Op-ed: Ecotourism is the way to keep Tahoe blue

Aug 17, 2010:
By Carl Young, League Program Director
Reno Gazette-Journal
Aug 17, 2010

League Program Director Carl Young

Tahoe's best asset is its natural beauty.

The region holds great potential as an ecotourism destination for low-impact recreation. Paddle boarding is the latest craze, but high-quality recreation opportunities, such as kayaking, hiking, cycling, back country skiing and beach-going continue to draw visitors to the Lake Tahoe Basin.

Now, as part of the 20-year planning process, there is an effort under way to build nine urban cores at Tahoe, introducing more congestion, traffic and a degradation of the natural environment that would detract from any visitor's experience.

The League to Save Lake Tahoe's vision for the region's future is simple: a lake that is beautiful and clear, a region that offers abundant low-impact recreation opportunities, a community that is engaged and residents and visitors who are stewards of the lake so that future generations can enjoy its beauty.

The key to a healthy economy and ecosystem is through policies that protect and restore the natural environment, enhance low-impact recreation and ecotourism opportunities and responsibly fix development mistakes of the past.

What kind of economic policies would align with the environmental policies the league promotes? Rather than constructing new apartment buildings, we would renovate homes in existing neighborhoods. Rather than trying to lure people with indoor activities -- gambling, strip clubs, conventions -- we would take advantage of our outdoor opportunities. Rather than sacrificing our serenity to loud aircraft and boats, we would protect our quiet and invest in trails, sidewalks, bike paths and low-impact watercraft.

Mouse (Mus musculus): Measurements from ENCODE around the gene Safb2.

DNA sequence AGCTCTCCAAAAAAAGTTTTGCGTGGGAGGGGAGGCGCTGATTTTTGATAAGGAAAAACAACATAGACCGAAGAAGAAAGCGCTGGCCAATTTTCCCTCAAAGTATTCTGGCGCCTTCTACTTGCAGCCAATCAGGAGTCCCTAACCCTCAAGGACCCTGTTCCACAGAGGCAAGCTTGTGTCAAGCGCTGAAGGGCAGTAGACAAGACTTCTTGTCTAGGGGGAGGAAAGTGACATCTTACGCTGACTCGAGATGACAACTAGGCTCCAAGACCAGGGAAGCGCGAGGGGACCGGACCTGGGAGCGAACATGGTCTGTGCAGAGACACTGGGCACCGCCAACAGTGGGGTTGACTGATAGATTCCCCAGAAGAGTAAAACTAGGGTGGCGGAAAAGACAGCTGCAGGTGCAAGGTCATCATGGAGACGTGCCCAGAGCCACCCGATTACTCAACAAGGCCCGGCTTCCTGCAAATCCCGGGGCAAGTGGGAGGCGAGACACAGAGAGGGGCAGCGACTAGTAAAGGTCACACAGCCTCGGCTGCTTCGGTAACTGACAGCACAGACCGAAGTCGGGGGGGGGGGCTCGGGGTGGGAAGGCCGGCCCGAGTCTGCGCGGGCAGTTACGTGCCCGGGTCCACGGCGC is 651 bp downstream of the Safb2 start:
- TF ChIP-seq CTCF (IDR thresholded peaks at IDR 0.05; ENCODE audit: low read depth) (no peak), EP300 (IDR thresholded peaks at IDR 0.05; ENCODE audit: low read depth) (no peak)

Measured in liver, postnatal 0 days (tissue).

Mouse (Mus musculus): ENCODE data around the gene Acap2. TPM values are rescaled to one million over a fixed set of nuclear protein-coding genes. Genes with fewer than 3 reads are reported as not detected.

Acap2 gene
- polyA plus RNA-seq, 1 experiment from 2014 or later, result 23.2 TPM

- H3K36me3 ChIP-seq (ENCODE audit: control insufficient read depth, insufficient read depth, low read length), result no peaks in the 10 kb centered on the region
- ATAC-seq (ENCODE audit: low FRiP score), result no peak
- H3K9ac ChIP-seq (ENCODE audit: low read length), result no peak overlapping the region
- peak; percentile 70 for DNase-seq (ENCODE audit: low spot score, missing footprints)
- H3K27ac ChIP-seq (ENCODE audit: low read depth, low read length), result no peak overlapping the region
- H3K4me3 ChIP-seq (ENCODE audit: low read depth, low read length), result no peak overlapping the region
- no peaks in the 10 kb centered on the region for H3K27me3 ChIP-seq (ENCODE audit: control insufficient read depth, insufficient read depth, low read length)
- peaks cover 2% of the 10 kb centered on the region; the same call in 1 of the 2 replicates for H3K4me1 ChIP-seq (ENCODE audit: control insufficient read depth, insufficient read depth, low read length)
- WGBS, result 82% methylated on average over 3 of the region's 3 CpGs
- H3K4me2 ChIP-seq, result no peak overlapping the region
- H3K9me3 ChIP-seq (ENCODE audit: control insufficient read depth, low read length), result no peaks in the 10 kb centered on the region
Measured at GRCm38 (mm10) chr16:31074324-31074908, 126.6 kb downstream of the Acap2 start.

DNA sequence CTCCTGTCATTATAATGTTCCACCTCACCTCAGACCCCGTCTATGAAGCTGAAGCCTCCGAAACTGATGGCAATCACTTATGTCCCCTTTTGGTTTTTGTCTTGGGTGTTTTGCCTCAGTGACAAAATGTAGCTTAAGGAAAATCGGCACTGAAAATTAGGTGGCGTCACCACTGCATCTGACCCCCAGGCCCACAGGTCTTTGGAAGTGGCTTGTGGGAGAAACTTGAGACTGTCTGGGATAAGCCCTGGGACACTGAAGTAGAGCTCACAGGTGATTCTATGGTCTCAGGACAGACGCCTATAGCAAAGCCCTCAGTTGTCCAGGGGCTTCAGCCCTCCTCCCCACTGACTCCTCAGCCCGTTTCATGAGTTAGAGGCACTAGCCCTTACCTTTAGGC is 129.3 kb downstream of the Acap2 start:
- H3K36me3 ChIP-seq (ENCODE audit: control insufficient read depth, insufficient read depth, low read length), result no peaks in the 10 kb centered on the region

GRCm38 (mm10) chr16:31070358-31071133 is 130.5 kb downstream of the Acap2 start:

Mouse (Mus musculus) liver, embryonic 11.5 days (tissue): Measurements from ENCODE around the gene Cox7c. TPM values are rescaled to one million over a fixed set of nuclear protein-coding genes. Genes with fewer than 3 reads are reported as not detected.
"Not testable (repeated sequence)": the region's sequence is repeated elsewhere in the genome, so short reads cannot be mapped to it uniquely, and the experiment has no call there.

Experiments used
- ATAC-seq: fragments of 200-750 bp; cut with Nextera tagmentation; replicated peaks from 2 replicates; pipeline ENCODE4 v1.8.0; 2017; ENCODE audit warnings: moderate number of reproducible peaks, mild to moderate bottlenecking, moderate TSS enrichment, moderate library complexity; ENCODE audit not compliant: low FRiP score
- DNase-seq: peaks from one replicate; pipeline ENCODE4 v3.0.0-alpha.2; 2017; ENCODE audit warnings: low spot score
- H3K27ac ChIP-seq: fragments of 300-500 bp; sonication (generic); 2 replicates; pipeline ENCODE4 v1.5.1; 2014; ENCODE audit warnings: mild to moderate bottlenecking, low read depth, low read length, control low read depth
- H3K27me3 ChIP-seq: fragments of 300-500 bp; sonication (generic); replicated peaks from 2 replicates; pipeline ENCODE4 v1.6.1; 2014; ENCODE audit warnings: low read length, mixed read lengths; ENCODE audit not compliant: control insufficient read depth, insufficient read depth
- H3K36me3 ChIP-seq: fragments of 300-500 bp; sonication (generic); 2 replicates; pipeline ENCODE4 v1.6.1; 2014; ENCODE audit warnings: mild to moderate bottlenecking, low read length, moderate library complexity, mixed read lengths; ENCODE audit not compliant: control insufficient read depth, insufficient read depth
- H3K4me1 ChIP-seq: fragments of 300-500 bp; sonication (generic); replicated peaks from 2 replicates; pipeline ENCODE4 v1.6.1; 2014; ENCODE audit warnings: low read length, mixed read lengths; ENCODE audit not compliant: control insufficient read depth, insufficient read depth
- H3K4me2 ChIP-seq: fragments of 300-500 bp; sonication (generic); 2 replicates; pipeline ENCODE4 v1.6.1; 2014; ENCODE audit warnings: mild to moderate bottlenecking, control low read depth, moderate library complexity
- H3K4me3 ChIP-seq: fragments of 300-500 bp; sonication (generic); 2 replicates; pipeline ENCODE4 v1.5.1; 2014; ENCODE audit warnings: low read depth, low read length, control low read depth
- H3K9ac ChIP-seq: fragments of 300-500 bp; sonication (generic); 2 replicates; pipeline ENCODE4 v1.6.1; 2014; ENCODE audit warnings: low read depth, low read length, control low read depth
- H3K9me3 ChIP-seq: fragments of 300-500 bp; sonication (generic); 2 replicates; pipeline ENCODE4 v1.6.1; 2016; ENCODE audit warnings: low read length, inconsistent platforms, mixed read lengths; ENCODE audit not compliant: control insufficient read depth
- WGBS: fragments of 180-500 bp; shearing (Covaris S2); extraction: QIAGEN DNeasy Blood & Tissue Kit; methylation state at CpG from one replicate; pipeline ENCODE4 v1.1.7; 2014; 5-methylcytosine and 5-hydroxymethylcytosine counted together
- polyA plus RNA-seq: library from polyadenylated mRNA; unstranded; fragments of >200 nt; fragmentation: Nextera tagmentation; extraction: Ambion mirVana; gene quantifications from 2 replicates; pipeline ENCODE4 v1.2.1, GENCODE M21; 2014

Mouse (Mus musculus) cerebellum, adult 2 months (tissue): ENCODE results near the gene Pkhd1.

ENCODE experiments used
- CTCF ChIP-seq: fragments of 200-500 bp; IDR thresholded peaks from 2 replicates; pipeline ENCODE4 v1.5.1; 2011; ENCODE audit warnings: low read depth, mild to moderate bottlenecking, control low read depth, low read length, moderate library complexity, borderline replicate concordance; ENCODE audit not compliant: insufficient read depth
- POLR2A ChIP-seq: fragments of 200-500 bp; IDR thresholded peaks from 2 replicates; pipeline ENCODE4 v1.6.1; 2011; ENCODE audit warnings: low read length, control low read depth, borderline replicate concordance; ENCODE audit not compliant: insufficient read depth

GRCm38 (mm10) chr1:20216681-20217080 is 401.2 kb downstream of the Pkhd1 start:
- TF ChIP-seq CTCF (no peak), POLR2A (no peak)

Tahoe is still blue today because of many successful big ideas. The creation of the Tahoe Regional Planning Agency was the first such idea. Then came the requirement to export all sewage out of the Basin, the 1980s bond issues that passed in both Nevada and California to compensate investors in sensitive land who could not develop their parcels, and the Lake Tahoe Restoration Act. The Environmental Improvement Program followed. That initiative leveraged $1 billion in state, federal and private funds for restoration.

These big ideas took a lot of determination to push through. But now, there is an effort under way to deregulate Tahoe at the risk of its environment. The facts show regulations work: Tahoe's two-stroke jet-ski ban produced substantial reductions in boat pollution. Erosion-control requirements could bring similar benefits to lake clarity if they are ever properly enforced.

We should build on the proven ideas of our past, enforce existing regulations and continue to work on big ideas that do not require environmental tradeoffs. Restoring and protecting Tahoe's environment could sustain a low-impact ecotourism destination for generations to come.

-- Carl Young is program director of the League to Save Lake Tahoe, also known as Keep Tahoe Blue.

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